Delayed Chrism Mass celebrated; holy oils are blessed, priests renew their promises

Father Don Roszkowski, assistant chaplain at OSF Saint Francis Medical Center in Peoria, presents the Oil of the Sick at the Chrism Mass at St. Mary's Cathedral on Oct. 20. (The Catholic Post/Jennifer Willems)

Despite the fact that for many this is still a “painful time of quarantine,” the good news is that the faith of the Catholic Church has not been quarantined, Bishop Daniel R. Jenky, CSC, said as he celebrated the Chrism Mass on Oct. 20 at St. Mary’s Cathedral in Peoria.

“Our hope has not been shaken and our love, our love, my dear priests and people of the holy Church of Peoria, is challenged to grow stronger than ever before,” he said before blessing the holy oils that would help them to do just that.

Bishop Daniel R. Jenky, CSC, blesses the Oil of Catechumens, presented by Msgr. Mark Merdian, at the Chrism Mass on Oct. 20 at St. Mary’s Cathedral. Traditionally celebrated during Holy Week, the Mass was delayed by the COVID-19 pandemic. (The Catholic Post/Jennifer Willems)

Traditionally celebrated during Holy Week, the Chrism Mass was delayed by more than six months this year because of restrictions on public Masses due to COVID-19. It was primarily reserved for the priests serving in the Diocese of Peoria, who were seated and socially distanced throughout the cathedral before the Mass began.

Rather than processing up the main aisle of the cathedral, Bishop Daniel R. Jenky, CSC, and Coadjutor Bishop Louis Tylka entered from the cathedral’s Lady Chapel, along with Msgr. Philip Halfacre, vicar general, and others who would have roles in the liturgy.

Representing the laity were women religious and members of the diocesan staff, who offered heartfelt applause after the priests renewed the promises they made on the day of their ordination. Bishop Jenky also asked for prayers, “that I may be faithful to the apostolic office entrusted to me in my lowliness.”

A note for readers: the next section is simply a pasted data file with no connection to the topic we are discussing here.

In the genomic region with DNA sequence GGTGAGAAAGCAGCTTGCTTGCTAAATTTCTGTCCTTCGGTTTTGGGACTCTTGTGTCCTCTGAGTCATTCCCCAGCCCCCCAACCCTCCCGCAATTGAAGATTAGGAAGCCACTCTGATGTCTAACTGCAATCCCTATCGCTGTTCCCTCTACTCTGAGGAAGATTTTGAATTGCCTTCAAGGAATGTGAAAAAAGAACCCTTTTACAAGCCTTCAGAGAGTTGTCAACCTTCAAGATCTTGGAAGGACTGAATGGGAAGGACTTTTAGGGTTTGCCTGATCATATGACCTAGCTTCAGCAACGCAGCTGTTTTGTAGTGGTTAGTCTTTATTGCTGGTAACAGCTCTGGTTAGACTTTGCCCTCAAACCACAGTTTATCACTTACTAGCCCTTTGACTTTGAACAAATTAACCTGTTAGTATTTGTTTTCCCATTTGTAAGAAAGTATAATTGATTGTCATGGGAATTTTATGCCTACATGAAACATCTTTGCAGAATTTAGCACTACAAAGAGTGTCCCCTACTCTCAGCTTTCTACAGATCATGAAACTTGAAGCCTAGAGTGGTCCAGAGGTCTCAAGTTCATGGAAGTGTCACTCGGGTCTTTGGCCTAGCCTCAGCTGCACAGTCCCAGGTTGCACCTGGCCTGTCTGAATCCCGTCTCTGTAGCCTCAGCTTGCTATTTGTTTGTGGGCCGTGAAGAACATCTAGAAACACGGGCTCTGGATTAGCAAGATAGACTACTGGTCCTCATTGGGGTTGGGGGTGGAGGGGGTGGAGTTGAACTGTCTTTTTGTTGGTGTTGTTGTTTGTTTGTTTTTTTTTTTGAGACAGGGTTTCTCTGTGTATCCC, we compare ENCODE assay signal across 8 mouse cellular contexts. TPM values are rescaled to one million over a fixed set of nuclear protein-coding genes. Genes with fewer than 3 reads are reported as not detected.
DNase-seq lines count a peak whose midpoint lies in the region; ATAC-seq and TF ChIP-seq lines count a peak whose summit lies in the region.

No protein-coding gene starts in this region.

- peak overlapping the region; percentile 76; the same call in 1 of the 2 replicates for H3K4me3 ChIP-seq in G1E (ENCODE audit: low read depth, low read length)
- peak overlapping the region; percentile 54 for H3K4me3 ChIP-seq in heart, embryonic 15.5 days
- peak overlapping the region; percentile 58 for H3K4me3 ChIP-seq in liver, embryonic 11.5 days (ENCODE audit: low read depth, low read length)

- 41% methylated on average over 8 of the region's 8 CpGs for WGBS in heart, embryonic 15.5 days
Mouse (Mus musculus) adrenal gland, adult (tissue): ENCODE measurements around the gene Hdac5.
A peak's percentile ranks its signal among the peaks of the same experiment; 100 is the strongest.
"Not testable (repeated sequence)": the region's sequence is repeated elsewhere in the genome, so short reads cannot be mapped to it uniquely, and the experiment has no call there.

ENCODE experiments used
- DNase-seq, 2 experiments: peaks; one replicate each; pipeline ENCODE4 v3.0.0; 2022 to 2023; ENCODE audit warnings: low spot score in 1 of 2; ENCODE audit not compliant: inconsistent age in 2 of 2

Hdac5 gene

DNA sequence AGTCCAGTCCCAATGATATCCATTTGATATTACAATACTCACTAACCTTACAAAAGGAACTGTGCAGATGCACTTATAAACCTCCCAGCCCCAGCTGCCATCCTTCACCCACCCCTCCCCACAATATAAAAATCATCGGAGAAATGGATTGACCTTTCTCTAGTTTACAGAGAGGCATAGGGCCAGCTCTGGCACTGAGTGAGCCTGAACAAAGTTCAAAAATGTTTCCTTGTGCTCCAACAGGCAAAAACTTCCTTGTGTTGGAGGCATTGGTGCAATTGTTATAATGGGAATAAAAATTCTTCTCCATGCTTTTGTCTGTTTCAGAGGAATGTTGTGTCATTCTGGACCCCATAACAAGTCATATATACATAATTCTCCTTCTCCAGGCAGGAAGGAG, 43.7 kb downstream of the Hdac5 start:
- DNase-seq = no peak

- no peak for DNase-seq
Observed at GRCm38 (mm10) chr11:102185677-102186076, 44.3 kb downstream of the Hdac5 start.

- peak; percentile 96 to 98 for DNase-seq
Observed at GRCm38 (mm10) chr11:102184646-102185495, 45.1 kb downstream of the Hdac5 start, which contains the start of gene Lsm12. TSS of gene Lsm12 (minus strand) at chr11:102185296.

Bringing forth the oil for the Sacred Chrism was Father Patrick Henehan, vocation director of formation and pastor of St. Jude Parish, Peoria, while Father Chase Hilgenbrinck, vocation director for recruitment, carried up the fragrant balsam that would be mixed into it.

In his homily, Bishop Jenky noted that Sacred Chrism makes present the Holy Spirit and is used to consecrate the hands of priests and the heads of bishops at their ordination. It is also used to anoint the newly baptized, as well as altars and the walls of churches when they are dedicated.

Father Mark Merdian, pastor of St. Pius X Parish in Rock Island brought the Oil of Catechumens to Bishop Jenky for his blessing.

The priests of the Diocese of Peoria raise their right hand in blessing to co-consecrate the Sacred Chrism with Bishop Daniel R. Jenky, CSC, during the Chrism Mass on Oct. 20. (The Catholic Post/Jennifer Willems)

The Oil of Catechumens “manifestly strengthens those longing for the new life of the Easter sacraments,” Bishop Jenky said, and is primarily used in baptism and confirmation.

Perhaps the most poignant blessing in a year marked by COVID-19 was for the Oil of the Sick, which was brought forth by Father Don Roszkowski, assistant chaplain at OSF Saint Francis Medical Center in Peoria. Bishop Jenky said, “In a broken world still groaning in anguish, the Oil of the Sick greatly comforts and powerfully heals.”

Sets of the oils were given to the priests to take back to their parishes at the end of Mass.

“Here at this very moment, and later, when we leave this holy place, God asks you, and God asks me, ‘Whom shall I send to bring Good News to the poor, release to prisoners, and new promise and new vision to all those in need,’” Bishop Jenky said as he concluded his homily. “Sealed with holy anointing and nourished with the Bread of Life, sanctified by the incomparable holiness of the sacraments, may we all boldly answer, ‘Here I am, send me. I have come to do your will.’”

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